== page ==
An in-depth encounter with Hizbollah in the group’s Lebanese heartlands gives Fred Halliday an unmatched insight into the “party of God’s” long-term thinking and strategy.
I had been in Beirut for two days in spring 2004, when I received an unexpected call from the international department of Hizbollah. The deputy head of the party, and its apparent political strategist, Sheikh Naim Qassem, wished to see me to talk about the “clash of civilisations”. He had read something I had written on the subject, a review of Samuel Huntington’s 1998 book (based on his 1993 essay), and wanted to discuss the matter further, in connection with a book on Hizbollah that he himself had written and was about to publish. Indeed, it was suggested, I might like to write the introduction to the English edition which was to be published in a few months time (it became Hizbollah: the story from within, Saqi, 2005).
This was not exactly what I had intended for my days in the Lebanese capital. I had come to Beirut to lecture at the American University of Beirut (AUB) on the Yemeni revolutions of the 1960s and 1970s; but for all the enlivening tapes I played of revolutionary songs about peasant uprisings and the need to arm women, the topic seemed as remote to the students there as the wars of ancient Sumer.
I also wanted to visit the Lebanese chapter of my publishers, Saqi. The company had published several Arabic versions of books published in English by its London counterparts. Saqi’s hospitality extended to sending a driver to buy me CDs of the latest Lebanese pop songs. It was the first time I had been in Beirut since early 1971, a gap of more than thirty years that had encompassed the civil war of 1975-1990 which left an estimated 150,000 people dead (from a population of 3 million) and drove many more into exile.
Lebanon may, before and even during the civil war, have been one of the most accessible of the twenty-five countries of the middle east (all but three members of the Arab League) yet it was not among those I worked on. Many other journalists and academics knew it well, whereas my own interests and priorities in those years lay elsewhere: principally Iran, Afghanistan, the Gulf states and Yemen.
A country of ghosts
My relations with the country and its left intelligentsia were also complicated by the fact that my closest Arab friend, the Lebanese writer Fawwaz Trabulsi, with whom I had visited the guerrilla regions of Oman in 1970, and spent many a long evening in discussion with in London, had refused to talk to me after we differed on the Iraqi invasion of Kuwait in 1990.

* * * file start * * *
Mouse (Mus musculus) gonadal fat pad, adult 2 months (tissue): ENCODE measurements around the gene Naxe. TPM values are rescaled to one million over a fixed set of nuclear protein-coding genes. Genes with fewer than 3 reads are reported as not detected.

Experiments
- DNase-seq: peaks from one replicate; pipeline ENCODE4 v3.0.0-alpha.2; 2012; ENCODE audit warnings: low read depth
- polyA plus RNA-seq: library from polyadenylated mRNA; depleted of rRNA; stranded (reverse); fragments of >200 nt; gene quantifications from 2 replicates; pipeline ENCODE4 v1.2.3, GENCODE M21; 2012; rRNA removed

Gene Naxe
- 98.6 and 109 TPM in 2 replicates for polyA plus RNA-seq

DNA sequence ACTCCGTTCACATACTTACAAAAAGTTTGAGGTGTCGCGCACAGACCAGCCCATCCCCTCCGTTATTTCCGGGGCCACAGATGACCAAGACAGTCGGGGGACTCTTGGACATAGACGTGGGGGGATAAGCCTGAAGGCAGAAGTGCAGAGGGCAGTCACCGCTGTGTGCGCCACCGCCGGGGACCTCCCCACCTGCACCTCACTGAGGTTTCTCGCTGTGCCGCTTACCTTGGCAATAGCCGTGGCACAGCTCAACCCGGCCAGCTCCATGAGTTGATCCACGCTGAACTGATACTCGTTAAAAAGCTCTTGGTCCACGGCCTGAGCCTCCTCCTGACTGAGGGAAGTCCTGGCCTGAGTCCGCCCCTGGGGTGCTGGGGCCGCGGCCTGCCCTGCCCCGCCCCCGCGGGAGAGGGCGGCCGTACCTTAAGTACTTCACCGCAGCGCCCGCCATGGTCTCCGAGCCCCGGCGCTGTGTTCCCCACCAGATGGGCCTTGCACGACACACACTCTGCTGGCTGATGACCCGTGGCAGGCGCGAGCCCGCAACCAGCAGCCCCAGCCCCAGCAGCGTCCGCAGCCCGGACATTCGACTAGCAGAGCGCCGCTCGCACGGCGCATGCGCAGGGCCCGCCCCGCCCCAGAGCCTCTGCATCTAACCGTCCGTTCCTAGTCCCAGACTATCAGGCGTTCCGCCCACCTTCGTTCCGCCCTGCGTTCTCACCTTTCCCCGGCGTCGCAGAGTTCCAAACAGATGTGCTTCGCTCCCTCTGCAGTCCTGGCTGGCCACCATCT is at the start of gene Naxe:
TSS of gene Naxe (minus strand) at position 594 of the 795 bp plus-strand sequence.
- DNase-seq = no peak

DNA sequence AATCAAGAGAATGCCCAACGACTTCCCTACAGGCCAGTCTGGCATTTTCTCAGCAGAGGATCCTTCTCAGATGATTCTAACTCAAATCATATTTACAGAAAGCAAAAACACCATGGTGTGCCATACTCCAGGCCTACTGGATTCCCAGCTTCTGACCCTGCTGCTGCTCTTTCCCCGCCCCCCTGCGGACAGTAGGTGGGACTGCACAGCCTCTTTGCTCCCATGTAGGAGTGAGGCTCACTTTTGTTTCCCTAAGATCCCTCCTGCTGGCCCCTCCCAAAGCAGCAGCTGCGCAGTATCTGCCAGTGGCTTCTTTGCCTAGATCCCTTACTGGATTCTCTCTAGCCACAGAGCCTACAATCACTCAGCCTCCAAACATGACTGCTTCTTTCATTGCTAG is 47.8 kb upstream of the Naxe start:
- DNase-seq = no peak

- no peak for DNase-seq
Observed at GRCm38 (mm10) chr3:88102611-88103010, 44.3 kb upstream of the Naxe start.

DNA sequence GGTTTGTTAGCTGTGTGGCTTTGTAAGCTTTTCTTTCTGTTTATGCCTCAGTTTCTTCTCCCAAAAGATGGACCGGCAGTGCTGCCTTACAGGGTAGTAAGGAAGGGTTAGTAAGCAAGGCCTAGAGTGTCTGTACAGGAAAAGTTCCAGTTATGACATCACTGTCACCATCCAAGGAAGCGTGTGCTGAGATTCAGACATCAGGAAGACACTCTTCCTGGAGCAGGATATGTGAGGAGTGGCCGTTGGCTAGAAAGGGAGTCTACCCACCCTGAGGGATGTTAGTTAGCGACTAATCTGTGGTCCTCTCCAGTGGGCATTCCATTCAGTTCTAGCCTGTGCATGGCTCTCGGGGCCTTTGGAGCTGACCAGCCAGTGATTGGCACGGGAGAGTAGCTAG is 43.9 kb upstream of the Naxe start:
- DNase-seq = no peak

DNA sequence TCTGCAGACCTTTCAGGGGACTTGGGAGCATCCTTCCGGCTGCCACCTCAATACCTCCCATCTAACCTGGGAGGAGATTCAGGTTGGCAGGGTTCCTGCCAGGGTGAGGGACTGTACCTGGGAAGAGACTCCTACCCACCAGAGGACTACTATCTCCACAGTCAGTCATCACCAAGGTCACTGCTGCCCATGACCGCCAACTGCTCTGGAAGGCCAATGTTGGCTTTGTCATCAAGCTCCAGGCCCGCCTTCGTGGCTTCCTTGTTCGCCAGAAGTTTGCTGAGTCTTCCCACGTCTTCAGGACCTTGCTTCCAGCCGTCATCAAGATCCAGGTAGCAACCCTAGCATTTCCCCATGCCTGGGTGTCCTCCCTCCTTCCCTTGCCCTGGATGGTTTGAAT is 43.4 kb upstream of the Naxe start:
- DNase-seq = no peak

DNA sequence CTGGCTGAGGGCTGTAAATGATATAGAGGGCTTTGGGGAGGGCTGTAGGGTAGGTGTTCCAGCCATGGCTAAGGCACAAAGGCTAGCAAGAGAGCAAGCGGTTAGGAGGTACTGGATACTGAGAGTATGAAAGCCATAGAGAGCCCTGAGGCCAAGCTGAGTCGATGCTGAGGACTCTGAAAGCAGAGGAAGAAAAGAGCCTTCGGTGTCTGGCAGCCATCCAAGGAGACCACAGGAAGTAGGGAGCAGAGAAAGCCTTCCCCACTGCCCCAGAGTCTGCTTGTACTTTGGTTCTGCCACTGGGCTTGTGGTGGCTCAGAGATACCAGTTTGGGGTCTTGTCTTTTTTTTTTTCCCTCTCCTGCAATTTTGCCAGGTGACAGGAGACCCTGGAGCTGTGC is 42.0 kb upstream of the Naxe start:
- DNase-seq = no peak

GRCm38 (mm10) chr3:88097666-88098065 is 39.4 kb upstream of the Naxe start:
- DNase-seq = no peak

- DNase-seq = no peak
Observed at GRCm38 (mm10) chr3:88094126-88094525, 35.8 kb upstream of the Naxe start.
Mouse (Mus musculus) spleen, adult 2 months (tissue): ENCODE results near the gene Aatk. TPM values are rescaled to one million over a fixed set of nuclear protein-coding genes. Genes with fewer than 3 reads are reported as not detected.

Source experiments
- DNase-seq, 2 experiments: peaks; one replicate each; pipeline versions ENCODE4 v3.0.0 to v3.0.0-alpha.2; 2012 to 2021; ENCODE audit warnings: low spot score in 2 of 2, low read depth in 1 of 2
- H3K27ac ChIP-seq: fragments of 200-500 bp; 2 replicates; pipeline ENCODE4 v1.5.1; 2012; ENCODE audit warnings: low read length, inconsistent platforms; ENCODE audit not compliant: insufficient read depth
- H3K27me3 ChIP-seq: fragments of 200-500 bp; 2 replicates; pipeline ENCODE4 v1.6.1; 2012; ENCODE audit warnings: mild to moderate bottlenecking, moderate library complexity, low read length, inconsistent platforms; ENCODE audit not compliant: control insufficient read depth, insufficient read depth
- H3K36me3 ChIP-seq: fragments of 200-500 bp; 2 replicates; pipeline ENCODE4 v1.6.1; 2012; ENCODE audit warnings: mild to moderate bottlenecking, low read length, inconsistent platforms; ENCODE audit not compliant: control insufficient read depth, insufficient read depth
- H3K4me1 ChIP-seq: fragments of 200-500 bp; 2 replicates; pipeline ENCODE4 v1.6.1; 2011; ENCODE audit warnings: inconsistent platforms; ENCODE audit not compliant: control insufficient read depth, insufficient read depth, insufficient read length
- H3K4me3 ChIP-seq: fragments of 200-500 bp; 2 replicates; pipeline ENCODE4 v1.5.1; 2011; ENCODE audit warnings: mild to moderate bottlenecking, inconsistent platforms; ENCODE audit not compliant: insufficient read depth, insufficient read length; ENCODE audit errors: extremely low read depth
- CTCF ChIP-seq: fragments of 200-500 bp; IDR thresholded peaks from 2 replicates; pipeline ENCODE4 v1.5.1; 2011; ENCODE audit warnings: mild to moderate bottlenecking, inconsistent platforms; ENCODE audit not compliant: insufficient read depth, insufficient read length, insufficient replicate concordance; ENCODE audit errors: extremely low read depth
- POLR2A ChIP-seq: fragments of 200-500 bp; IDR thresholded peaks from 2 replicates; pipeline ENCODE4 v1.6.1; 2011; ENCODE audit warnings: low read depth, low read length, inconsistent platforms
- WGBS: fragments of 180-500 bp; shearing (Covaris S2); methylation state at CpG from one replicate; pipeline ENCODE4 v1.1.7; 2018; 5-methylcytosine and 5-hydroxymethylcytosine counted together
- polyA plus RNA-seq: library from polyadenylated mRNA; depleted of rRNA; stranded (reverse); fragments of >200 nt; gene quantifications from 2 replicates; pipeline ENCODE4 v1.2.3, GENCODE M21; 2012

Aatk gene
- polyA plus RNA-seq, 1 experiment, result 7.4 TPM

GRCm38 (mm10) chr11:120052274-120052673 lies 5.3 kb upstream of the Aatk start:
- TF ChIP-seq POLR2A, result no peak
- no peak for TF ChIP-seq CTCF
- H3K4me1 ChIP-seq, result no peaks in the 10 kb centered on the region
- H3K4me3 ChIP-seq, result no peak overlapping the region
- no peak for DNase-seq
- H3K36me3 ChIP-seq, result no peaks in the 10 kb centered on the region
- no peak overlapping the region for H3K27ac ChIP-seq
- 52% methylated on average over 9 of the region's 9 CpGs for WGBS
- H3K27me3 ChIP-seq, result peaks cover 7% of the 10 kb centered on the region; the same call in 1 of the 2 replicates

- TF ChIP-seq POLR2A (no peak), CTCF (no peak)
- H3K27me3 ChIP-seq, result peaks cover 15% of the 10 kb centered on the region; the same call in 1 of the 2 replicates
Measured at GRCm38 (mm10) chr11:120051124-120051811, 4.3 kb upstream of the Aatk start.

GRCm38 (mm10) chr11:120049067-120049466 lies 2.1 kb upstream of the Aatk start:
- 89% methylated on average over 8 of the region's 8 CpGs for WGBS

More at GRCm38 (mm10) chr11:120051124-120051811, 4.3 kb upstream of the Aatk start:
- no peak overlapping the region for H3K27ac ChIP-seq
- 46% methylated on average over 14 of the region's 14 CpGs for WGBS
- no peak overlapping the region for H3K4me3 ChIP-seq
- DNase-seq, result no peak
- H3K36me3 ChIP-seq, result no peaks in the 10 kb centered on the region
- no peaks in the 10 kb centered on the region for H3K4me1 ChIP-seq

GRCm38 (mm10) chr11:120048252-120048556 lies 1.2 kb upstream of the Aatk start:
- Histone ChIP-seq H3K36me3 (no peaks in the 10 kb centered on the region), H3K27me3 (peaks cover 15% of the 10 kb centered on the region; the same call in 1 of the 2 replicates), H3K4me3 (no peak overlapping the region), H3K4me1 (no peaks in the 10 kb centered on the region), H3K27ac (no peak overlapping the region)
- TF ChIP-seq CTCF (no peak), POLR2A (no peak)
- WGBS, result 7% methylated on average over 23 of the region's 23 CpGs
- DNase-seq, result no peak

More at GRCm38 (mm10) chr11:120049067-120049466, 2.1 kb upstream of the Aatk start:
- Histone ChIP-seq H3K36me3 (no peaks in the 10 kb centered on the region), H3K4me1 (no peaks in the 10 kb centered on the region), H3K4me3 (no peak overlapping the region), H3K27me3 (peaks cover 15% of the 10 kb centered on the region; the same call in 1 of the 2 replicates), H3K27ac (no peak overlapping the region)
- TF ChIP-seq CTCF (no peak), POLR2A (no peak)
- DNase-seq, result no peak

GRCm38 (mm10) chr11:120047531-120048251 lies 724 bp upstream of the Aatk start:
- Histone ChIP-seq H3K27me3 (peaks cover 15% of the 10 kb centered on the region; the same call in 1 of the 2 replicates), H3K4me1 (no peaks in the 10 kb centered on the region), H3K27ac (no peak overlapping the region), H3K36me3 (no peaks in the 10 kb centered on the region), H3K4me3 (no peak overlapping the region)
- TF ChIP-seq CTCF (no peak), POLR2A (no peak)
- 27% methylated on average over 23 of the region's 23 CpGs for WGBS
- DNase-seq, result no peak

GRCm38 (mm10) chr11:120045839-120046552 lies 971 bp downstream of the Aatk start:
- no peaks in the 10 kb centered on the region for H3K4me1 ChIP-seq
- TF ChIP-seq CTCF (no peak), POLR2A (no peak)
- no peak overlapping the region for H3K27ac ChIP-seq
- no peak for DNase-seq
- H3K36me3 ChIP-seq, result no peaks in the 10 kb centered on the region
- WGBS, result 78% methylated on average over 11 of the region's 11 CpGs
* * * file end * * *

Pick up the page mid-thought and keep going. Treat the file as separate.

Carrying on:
The only conversation I ever had with Fawwaz on the matter, a telephone exchange on 2 August 1990, when I was in the home of the anti-Ba’athist writers Peter Sluglett and Marion Sluglett, the very night of the invasion, was to be our last-ever exchange – despite the efforts of several friends, American, British and Arab to reconnect us. Much the same had happened with the prominent Arab intellectual and frequent visitor to Beirut, Edward Said. Evidently my own view of the world diverged somewhat from that of my Lebanese and Palestinian associates. It was not a place where I felt I would receive a warm welcome.
Even fourteen years after the civil war had ended, Beirut was in spring 2004 not in general an easy city to be in, despite the beauties of its streets and waterfront, the delicacy of its food and the animating sensuality of its music. Every time a car with large men in leather jackets and large moustaches screeched to a halt near the café where I sat, I thought they had come for me (it was the season of kidnapping foreigners in Iraq). It remained too, as it would for months to come, a city under foreign occupation: the Syrians were encamped nearby and their tentacles were in every part, political and economic, of Lebanese life.
I decided this was not the place to spend the sabbatical year I was then approaching, and went instead to Barcelona, a city whose destruction, political murder and (for many Catalans) foreign occupation had passed some decades ago. Yet I had no inkling, as I passed the ornate residence of former premier Rafiq Hariri in the Hamra district, that in February 2005 he would be spectacularly murdered, in what in Spanish is termed a magnicidio, an act with regional repercussions that continue to this day.